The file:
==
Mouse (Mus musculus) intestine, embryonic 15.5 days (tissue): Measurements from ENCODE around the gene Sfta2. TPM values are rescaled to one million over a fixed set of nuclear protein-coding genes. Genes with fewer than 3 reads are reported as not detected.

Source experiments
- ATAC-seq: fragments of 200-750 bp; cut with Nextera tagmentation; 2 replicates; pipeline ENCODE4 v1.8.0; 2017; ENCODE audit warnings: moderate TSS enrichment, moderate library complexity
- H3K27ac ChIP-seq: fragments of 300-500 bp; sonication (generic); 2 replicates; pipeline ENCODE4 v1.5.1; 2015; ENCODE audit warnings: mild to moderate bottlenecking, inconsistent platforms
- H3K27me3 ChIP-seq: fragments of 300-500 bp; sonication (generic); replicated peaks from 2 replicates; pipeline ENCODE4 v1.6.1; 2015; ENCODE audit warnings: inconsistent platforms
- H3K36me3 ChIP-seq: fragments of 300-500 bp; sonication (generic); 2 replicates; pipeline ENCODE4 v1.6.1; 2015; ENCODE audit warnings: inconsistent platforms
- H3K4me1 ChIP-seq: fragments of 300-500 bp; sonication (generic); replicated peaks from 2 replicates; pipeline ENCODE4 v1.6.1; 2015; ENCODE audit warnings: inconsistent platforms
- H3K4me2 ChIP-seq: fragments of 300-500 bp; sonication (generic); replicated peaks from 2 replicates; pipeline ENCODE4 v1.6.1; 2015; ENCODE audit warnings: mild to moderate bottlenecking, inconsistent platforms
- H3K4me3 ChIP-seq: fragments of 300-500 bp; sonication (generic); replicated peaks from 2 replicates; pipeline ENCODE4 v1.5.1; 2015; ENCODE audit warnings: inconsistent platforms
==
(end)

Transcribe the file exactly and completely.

Mouse (Mus musculus) intestine, embryonic 15.5 days (tissue): Measurements from ENCODE around the gene Sfta2. TPM values are rescaled to one million over a fixed set of nuclear protein-coding genes. Genes with fewer than 3 reads are reported as not detected.

Source experiments
- ATAC-seq: fragments of 200-750 bp; cut with Nextera tagmentation; 2 replicates; pipeline ENCODE4 v1.8.0; 2017; ENCODE audit warnings: moderate TSS enrichment, moderate library complexity
- H3K27ac ChIP-seq: fragments of 300-500 bp; sonication (generic); 2 replicates; pipeline ENCODE4 v1.5.1; 2015; ENCODE audit warnings: mild to moderate bottlenecking, inconsistent platforms
- H3K27me3 ChIP-seq: fragments of 300-500 bp; sonication (generic); replicated peaks from 2 replicates; pipeline ENCODE4 v1.6.1; 2015; ENCODE audit warnings: inconsistent platforms
- H3K36me3 ChIP-seq: fragments of 300-500 bp; sonication (generic); 2 replicates; pipeline ENCODE4 v1.6.1; 2015; ENCODE audit warnings: inconsistent platforms
- H3K4me1 ChIP-seq: fragments of 300-500 bp; sonication (generic); replicated peaks from 2 replicates; pipeline ENCODE4 v1.6.1; 2015; ENCODE audit warnings: inconsistent platforms
- H3K4me2 ChIP-seq: fragments of 300-500 bp; sonication (generic); replicated peaks from 2 replicates; pipeline ENCODE4 v1.6.1; 2015; ENCODE audit warnings: mild to moderate bottlenecking, inconsistent platforms
- H3K4me3 ChIP-seq: fragments of 300-500 bp; sonication (generic); replicated peaks from 2 replicates; pipeline ENCODE4 v1.5.1; 2015; ENCODE audit warnings: inconsistent platforms